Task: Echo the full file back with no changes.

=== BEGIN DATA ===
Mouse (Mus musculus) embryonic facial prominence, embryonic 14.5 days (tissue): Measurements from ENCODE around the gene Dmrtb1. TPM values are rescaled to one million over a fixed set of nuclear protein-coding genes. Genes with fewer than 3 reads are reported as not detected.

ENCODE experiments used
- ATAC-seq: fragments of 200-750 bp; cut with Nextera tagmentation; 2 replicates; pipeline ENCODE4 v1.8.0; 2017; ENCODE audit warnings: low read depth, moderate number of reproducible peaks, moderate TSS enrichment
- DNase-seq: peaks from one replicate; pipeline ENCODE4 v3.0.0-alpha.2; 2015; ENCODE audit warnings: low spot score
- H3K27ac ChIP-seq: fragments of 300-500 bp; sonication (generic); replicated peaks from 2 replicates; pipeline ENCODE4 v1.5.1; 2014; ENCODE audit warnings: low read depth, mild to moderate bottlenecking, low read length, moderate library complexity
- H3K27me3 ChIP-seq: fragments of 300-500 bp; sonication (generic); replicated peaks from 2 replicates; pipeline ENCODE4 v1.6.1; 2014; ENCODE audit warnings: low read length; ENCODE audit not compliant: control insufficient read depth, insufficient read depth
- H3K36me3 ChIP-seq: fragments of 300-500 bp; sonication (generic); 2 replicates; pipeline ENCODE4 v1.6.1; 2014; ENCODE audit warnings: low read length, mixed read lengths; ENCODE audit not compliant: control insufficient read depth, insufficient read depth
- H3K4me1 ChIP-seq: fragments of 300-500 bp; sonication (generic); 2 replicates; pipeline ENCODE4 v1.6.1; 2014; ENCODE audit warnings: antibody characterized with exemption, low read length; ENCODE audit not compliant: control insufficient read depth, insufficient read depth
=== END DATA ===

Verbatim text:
Mouse (Mus musculus) embryonic facial prominence, embryonic 14.5 days (tissue): Measurements from ENCODE around the gene Dmrtb1. TPM values are rescaled to one million over a fixed set of nuclear protein-coding genes. Genes with fewer than 3 reads are reported as not detected.

ENCODE experiments used
- ATAC-seq: fragments of 200-750 bp; cut with Nextera tagmentation; 2 replicates; pipeline ENCODE4 v1.8.0; 2017; ENCODE audit warnings: low read depth, moderate number of reproducible peaks, moderate TSS enrichment
- DNase-seq: peaks from one replicate; pipeline ENCODE4 v3.0.0-alpha.2; 2015; ENCODE audit warnings: low spot score
- H3K27ac ChIP-seq: fragments of 300-500 bp; sonication (generic); replicated peaks from 2 replicates; pipeline ENCODE4 v1.5.1; 2014; ENCODE audit warnings: low read depth, mild to moderate bottlenecking, low read length, moderate library complexity
- H3K27me3 ChIP-seq: fragments of 300-500 bp; sonication (generic); replicated peaks from 2 replicates; pipeline ENCODE4 v1.6.1; 2014; ENCODE audit warnings: low read length; ENCODE audit not compliant: control insufficient read depth, insufficient read depth
- H3K36me3 ChIP-seq: fragments of 300-500 bp; sonication (generic); 2 replicates; pipeline ENCODE4 v1.6.1; 2014; ENCODE audit warnings: low read length, mixed read lengths; ENCODE audit not compliant: control insufficient read depth, insufficient read depth
- H3K4me1 ChIP-seq: fragments of 300-500 bp; sonication (generic); 2 replicates; pipeline ENCODE4 v1.6.1; 2014; ENCODE audit warnings: antibody characterized with exemption, low read length; ENCODE audit not compliant: control insufficient read depth, insufficient read depth